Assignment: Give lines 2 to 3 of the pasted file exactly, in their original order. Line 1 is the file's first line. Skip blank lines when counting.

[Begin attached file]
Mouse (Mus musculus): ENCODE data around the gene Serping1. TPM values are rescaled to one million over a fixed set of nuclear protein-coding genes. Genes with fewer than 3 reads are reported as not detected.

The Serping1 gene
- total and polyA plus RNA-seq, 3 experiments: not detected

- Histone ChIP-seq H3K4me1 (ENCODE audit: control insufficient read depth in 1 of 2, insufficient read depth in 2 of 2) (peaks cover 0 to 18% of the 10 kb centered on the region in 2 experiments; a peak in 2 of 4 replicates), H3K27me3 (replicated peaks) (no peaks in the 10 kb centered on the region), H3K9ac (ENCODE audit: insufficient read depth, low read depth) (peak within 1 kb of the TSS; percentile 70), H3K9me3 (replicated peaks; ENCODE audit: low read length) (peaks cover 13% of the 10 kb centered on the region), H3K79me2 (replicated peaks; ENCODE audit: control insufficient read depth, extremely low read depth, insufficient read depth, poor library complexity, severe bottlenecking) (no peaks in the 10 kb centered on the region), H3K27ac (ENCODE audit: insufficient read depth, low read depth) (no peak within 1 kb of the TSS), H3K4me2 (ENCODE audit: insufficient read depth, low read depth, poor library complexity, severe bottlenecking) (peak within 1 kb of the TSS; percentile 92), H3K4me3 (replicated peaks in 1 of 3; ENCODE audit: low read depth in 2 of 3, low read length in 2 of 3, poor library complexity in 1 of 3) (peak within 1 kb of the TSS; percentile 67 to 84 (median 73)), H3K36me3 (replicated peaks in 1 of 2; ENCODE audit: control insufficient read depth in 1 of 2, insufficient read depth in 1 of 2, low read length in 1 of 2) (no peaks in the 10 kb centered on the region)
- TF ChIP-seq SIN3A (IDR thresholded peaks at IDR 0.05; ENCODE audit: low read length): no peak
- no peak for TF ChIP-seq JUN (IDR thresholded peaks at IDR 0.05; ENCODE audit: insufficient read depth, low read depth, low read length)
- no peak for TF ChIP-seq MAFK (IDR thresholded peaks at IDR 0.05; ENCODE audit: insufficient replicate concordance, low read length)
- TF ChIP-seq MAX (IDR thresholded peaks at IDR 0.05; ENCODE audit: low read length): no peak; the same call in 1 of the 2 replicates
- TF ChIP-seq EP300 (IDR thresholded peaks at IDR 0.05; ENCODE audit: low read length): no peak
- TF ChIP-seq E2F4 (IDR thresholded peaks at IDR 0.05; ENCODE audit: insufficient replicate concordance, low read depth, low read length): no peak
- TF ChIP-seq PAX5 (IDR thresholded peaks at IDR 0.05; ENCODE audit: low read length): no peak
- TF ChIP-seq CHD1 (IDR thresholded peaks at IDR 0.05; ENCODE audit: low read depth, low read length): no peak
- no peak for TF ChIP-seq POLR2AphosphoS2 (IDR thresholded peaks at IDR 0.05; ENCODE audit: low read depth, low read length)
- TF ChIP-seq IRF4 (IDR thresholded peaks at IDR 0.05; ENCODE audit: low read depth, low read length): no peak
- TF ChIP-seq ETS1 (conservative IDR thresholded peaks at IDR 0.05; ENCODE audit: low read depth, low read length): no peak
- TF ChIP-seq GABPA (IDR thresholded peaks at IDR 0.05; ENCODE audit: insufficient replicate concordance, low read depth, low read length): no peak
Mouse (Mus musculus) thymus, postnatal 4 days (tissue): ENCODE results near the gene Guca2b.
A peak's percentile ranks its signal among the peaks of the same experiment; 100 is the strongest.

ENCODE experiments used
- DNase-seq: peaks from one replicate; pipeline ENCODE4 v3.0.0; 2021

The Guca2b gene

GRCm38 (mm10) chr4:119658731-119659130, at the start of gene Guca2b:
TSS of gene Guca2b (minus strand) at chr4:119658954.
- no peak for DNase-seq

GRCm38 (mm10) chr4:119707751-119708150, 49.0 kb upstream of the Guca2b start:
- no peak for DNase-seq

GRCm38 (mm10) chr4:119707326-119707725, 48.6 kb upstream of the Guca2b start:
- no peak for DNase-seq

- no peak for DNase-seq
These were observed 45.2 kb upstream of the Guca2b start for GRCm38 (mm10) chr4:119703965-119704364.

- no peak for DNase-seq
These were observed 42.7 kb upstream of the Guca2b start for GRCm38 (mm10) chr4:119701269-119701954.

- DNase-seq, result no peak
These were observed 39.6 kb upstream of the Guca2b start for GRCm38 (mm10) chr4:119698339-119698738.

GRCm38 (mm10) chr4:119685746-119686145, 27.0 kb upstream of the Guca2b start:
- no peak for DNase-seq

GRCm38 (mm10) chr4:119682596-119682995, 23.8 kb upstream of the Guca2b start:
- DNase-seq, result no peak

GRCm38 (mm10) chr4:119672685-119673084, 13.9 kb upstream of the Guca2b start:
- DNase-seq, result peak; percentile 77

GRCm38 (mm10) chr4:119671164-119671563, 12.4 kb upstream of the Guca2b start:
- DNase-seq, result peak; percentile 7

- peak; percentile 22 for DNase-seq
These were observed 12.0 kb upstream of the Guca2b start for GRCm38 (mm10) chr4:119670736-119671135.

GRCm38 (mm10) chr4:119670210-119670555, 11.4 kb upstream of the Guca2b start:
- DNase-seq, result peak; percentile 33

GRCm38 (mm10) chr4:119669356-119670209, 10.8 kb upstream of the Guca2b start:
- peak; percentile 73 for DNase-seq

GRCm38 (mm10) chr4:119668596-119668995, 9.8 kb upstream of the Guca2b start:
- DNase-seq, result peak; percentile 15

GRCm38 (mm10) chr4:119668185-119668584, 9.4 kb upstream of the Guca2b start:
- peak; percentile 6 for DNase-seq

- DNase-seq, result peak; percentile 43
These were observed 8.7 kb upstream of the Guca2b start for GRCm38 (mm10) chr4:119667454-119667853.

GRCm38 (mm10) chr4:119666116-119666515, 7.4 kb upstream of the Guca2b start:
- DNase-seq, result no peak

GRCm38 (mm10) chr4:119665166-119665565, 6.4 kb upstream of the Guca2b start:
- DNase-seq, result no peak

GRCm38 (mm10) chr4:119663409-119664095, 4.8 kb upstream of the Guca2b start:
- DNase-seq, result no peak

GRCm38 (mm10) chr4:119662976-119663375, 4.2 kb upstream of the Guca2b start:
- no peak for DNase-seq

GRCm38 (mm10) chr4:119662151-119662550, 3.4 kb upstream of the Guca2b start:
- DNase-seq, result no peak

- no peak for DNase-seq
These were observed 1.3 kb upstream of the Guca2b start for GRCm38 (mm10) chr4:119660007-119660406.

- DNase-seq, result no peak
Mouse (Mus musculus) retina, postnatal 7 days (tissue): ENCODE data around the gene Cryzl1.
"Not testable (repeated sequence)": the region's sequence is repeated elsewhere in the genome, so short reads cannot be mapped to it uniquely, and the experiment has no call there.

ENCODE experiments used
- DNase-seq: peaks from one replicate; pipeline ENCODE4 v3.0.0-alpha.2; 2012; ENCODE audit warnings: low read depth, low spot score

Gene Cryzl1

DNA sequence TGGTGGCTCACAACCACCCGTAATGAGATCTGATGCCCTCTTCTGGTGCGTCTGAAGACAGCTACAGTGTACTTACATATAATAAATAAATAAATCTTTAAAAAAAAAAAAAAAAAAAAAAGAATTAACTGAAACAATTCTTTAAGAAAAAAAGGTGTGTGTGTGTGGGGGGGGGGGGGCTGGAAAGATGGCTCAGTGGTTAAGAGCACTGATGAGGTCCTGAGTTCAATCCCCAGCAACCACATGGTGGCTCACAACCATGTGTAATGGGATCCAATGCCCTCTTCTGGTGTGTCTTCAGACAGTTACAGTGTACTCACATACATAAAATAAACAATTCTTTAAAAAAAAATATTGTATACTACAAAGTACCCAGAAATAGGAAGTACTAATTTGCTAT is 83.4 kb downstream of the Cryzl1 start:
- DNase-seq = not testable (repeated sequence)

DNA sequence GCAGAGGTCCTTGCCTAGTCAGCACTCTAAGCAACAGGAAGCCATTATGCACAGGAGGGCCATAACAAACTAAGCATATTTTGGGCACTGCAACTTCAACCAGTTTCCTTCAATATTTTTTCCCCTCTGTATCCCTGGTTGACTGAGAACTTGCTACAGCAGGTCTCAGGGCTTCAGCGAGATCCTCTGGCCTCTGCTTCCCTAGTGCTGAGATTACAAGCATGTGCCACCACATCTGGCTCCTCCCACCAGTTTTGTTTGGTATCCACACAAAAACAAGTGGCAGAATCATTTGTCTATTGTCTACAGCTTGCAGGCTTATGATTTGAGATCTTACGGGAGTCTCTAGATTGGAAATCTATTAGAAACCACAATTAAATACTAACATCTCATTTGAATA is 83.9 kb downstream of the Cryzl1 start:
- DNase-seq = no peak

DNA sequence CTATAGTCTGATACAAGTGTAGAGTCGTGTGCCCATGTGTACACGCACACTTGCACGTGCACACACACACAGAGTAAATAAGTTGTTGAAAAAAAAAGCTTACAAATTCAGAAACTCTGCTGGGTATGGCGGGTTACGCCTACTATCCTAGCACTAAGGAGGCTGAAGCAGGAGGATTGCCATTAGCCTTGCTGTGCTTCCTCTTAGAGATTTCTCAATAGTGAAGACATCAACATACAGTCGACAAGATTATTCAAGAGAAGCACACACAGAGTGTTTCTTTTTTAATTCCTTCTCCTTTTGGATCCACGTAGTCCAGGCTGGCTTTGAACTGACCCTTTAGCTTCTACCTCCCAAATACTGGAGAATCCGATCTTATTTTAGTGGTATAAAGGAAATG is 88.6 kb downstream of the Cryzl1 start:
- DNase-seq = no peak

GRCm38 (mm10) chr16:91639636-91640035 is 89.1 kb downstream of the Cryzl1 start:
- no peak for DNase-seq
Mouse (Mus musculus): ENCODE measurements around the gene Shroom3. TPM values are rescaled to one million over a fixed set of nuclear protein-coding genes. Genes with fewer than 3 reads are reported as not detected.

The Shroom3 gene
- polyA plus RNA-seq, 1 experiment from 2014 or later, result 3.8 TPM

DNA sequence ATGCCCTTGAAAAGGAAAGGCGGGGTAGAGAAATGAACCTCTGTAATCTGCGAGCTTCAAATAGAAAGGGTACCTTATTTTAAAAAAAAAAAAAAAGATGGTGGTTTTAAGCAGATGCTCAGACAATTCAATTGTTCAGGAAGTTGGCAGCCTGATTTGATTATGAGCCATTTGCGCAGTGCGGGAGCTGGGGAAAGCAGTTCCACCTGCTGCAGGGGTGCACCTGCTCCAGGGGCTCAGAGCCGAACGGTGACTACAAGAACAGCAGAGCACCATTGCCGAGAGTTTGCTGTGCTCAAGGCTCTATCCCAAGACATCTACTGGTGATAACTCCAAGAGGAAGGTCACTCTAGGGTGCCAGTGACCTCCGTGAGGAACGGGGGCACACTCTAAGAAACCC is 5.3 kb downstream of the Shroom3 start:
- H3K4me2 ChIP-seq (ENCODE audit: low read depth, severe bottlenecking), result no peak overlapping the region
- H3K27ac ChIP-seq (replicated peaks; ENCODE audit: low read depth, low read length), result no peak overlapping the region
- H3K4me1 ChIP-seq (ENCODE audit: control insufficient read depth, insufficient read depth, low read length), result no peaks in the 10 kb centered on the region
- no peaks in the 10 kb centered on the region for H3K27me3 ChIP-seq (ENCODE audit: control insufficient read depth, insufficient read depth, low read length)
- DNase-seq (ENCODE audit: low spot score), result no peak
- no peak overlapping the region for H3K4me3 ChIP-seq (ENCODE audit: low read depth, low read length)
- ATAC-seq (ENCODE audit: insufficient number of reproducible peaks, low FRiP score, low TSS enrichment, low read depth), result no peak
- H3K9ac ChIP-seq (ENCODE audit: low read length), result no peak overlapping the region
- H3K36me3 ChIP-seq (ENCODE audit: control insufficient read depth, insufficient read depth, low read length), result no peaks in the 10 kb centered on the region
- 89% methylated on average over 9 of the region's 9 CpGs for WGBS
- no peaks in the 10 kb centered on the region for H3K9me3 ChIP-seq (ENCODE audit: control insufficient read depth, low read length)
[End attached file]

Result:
The Serping1 gene
- total and polyA plus RNA-seq, 3 experiments: not detected